NPR logo

Analyst: Clinton Unlikely VP Choice

  • Download
  • <iframe src="https://www.npr.org/player/embed/91303714/91303677" width="100%" height="290" frameborder="0" scrolling="no" title="NPR embedded audio player">
  • Transcript
Analyst: Clinton Unlikely VP Choice

Analyst: Clinton Unlikely VP Choice

Analyst: Clinton Unlikely VP Choice

  • Download
  • <iframe src="https://www.npr.org/player/embed/91303714/91303677" width="100%" height="290" frameborder="0" scrolling="no" title="NPR embedded audio player">
  • Transcript

Sen. Hillary Clinton acknowledges supporters Saturday in Washington, D.C., where she announced her support for Barack Obama. Mandel Ngan/AFP/Getty Images hide caption

toggle caption Mandel Ngan/AFP/Getty Images

Even though Hillary Clinton is officially out of the Democratic race for president, Jim VandeHei of Politico.com says she isn't going away anytime soon. "The sky's the limit," he says.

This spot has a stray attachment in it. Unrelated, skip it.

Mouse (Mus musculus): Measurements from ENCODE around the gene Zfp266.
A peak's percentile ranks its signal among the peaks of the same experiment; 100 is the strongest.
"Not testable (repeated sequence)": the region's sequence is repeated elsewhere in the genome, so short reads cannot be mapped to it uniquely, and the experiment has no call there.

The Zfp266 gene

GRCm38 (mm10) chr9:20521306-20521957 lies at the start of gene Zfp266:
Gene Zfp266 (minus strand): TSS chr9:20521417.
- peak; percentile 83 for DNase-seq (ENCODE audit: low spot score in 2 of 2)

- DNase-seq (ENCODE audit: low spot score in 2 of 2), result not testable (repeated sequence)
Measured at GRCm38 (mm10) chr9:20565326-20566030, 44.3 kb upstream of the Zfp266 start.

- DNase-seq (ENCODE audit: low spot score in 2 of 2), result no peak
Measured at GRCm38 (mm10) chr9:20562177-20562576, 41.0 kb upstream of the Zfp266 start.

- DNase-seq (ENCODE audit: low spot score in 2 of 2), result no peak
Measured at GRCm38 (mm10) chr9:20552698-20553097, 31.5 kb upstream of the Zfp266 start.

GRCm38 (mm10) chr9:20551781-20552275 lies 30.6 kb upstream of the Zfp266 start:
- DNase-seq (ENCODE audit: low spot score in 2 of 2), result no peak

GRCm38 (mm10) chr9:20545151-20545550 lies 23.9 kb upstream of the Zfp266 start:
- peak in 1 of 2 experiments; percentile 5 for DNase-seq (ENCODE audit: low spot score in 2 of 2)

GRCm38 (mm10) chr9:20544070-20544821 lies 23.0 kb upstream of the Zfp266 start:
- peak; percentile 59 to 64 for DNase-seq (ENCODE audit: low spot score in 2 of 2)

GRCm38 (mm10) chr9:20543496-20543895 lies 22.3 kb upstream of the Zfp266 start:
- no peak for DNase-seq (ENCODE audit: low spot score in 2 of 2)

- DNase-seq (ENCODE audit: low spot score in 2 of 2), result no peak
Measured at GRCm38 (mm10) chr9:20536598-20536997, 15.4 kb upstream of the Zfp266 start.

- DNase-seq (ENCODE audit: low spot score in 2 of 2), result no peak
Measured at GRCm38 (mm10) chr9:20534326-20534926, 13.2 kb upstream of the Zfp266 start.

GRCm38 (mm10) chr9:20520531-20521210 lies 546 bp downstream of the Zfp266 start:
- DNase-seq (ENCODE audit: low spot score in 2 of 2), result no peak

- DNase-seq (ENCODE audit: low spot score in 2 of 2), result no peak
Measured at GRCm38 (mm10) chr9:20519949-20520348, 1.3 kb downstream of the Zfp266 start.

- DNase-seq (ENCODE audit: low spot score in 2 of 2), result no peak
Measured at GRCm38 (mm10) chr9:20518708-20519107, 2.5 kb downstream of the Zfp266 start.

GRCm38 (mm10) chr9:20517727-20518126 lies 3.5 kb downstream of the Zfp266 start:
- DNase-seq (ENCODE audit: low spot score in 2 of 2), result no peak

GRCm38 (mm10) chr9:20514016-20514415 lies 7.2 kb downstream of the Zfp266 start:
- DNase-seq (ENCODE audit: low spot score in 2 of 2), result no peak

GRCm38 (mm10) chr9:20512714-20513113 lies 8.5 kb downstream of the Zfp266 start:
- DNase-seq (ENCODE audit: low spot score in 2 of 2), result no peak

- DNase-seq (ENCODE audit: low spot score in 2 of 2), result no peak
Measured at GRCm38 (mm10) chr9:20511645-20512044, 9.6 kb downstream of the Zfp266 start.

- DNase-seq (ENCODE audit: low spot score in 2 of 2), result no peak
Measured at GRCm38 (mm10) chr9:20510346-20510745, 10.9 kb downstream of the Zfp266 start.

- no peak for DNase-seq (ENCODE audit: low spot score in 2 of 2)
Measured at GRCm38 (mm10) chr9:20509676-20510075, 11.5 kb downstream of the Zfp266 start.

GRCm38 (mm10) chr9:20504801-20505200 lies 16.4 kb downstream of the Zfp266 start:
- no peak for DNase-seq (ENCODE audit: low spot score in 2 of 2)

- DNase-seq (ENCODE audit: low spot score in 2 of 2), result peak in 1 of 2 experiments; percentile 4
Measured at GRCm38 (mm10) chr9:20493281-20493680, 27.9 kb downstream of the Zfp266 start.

Just don't expect to see her on the Democratic ticket as vice president.

"I'd be shocked if she was put on the ticket," VandeHei says.

Barack Obama's camp, he says, doesn't want her for a variety of reasons.

"She interferes with the idea that they're trying to bring radical change," VandeHei says. Additionally, he says, the Obama campaign has been characterized by its ability to run a tightly controlled ship with few leaks, and adding Clinton to the ticket could threaten that stability.

Instead, VandeHei says to watch for Hillary Clinton to be a prime mover in the Democratic Party. If Obama doesn't win this year, he says, she could run again in 2012. She could run for governor in New York.

Or she could become a major leader in the Senate. She's already won over lots of Republicans there, he notes.

"She could be a better senator than vice president," VandeHei says

We no longer support commenting on NPR.org stories, but you can find us every day on Facebook, Twitter, email, and many other platforms. Learn more or contact us.